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D-Day happened and Hans was shipped toward the Allies in Belgium and joined the fight for Bastogne. Emile was sent from his parent’s farm into the city of Bastogne where his uncle lived and had a strong basement. Mathilde’s school closed and she went into hiding in that same basement. They stayed in that basement with 20 other people for an entire month. Encamped with the 101st Airborne, Robert fought in the forests of Bastogne.

From there, we entered another theater that had trees and snow made to look exactly like the Ardennes. It was eerie. Two screens in the middle detailed the battle.DSC_0970

The below right shows the map of the battle. The black is the Nazi-held ground and that tiny circle in the middle is Bastogne and the land held by Allies.


Hans was captured by Allies and Robert was charged with walking him to headquarters in the city. As they arrived, the Germans began their shelling of the city. As luck would have it, Mathilde saw people on the street through the basement window and went up to bring them down to safety. There they all spent a long night as the Germans shelled and the Allies fought back. They all survived and Hans was safely delivered to headquarters.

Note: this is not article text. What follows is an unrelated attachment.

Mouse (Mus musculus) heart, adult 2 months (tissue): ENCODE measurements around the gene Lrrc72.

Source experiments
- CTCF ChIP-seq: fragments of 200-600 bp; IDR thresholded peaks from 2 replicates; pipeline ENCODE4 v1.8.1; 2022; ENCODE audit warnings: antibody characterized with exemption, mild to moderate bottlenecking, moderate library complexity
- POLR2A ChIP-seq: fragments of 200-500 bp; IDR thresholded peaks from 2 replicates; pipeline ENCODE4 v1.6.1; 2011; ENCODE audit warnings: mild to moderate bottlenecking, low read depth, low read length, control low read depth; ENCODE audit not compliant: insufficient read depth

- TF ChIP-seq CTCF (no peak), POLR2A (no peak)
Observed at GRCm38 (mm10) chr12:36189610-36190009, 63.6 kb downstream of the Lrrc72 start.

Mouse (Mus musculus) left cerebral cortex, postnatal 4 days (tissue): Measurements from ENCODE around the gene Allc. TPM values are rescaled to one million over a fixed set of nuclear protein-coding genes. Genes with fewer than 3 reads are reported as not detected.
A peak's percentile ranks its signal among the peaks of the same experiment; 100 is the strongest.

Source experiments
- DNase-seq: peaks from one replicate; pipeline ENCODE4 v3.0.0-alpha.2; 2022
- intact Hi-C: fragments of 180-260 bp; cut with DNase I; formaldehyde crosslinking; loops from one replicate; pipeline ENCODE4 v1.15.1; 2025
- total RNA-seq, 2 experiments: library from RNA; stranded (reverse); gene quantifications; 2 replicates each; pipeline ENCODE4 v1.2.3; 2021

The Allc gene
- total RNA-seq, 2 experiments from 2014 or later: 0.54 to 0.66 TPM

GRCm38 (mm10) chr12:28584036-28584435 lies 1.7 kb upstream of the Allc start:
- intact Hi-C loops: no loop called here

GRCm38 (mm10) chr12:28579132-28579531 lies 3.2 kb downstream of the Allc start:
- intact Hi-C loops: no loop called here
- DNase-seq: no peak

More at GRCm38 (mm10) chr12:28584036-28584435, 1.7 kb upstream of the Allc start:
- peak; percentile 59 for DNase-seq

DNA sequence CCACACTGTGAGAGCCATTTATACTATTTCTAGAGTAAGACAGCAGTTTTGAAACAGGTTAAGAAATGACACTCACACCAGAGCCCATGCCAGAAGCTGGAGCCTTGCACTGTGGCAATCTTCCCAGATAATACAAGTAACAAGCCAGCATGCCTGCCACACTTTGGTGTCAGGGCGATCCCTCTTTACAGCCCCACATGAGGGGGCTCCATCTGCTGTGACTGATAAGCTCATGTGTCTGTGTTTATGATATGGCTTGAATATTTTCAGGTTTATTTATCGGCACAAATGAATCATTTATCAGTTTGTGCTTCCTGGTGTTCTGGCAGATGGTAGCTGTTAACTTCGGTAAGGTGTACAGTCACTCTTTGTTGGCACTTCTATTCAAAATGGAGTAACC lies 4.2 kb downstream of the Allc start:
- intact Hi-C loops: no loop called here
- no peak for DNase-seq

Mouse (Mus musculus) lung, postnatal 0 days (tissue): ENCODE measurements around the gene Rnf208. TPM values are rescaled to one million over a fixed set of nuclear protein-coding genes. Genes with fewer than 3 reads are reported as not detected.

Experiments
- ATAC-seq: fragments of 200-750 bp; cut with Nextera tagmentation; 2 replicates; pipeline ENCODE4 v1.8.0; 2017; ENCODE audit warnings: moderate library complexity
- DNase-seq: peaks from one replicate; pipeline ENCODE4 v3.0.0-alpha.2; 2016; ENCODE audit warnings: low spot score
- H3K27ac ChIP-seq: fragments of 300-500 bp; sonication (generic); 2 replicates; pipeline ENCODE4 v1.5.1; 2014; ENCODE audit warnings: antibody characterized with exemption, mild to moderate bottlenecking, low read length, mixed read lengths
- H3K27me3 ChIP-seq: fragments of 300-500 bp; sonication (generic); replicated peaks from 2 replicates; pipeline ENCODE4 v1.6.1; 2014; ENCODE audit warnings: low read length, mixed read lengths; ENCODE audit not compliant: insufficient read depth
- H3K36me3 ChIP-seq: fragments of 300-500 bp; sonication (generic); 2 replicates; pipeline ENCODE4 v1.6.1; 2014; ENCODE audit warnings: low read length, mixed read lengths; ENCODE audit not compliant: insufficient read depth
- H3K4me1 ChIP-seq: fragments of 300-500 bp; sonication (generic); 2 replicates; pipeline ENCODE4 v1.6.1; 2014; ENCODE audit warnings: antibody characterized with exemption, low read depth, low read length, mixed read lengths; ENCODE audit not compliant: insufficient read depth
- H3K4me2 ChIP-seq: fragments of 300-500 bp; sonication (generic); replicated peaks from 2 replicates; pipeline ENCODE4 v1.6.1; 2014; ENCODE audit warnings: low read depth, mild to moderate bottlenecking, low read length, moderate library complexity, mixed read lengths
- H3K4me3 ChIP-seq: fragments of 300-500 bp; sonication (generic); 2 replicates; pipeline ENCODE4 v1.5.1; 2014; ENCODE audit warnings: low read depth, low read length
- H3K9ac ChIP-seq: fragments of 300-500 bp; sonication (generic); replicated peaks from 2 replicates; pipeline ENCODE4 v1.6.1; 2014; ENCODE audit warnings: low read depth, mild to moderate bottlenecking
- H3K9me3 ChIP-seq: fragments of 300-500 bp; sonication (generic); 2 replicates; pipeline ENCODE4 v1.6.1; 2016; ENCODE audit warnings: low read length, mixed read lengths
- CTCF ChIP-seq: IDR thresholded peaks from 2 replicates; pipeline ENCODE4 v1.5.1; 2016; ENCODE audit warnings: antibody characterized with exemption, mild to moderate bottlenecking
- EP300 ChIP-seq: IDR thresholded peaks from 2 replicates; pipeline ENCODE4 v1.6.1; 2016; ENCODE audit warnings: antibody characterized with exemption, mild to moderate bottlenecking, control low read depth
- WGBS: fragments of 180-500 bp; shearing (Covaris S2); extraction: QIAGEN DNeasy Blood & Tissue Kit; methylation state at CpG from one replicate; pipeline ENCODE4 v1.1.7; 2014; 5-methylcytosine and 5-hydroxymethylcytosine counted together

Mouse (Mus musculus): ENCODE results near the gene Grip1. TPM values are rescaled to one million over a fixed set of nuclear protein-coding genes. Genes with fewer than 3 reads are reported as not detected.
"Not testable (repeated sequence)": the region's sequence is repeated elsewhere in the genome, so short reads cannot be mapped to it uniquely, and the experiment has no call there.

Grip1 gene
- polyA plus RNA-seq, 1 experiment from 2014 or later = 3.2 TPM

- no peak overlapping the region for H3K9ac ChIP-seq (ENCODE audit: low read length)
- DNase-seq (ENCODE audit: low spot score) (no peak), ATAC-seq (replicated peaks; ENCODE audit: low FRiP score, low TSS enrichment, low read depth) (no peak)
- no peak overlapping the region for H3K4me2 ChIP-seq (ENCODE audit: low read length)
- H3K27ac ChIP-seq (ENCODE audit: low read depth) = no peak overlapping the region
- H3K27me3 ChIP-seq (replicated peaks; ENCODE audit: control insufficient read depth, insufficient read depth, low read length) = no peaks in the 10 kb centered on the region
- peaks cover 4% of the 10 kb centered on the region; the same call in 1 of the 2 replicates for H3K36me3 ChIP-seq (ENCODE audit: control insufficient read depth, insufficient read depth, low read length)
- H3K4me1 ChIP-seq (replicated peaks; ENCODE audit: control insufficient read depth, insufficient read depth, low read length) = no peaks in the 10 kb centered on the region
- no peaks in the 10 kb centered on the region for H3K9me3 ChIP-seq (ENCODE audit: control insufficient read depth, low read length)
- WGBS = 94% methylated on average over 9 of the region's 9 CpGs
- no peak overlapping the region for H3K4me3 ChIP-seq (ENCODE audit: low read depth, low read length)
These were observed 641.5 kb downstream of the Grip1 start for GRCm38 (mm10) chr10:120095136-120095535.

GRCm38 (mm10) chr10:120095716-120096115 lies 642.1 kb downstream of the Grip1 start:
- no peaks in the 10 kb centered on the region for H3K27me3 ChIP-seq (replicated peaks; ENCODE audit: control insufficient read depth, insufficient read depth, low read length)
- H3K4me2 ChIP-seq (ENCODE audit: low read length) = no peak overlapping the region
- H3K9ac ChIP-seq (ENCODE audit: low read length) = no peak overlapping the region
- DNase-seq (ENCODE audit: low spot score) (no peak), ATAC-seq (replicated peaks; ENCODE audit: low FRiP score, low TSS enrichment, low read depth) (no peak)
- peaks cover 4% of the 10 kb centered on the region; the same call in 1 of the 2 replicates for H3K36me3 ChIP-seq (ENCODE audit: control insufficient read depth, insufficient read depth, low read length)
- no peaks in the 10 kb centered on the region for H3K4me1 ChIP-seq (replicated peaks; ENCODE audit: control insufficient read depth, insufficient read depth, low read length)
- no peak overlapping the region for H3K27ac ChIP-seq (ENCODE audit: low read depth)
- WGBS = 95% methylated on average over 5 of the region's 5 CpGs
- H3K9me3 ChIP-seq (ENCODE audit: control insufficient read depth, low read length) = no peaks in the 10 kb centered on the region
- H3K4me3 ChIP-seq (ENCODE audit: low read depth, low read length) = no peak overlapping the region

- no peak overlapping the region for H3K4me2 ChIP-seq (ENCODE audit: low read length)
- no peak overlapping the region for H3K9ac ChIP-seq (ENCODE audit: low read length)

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One of the most interesting aspects of the museum was how much information they had about Belgian people during the battle. It’s so easy to get caught up the military roles and movements, that you can forget the innocent people just trying to live. Throughout they had videos of Belgian citizens who had lived through the German occupation and the battle. Middle school-age students conducted the interviews and it was heart wrenching to watch.

One woman told how her father forced her mother and her to evacuate without him because he wanted to stay on their farm to make sure the animals were not tied up and could get away if a fire came. They never saw him again. A man described how when he was a young boy his family fled to the safety of the coast and how they always felt so cowardly about leaving. He had tears as he talked about the power of fear and terror. They were all difficult to watch.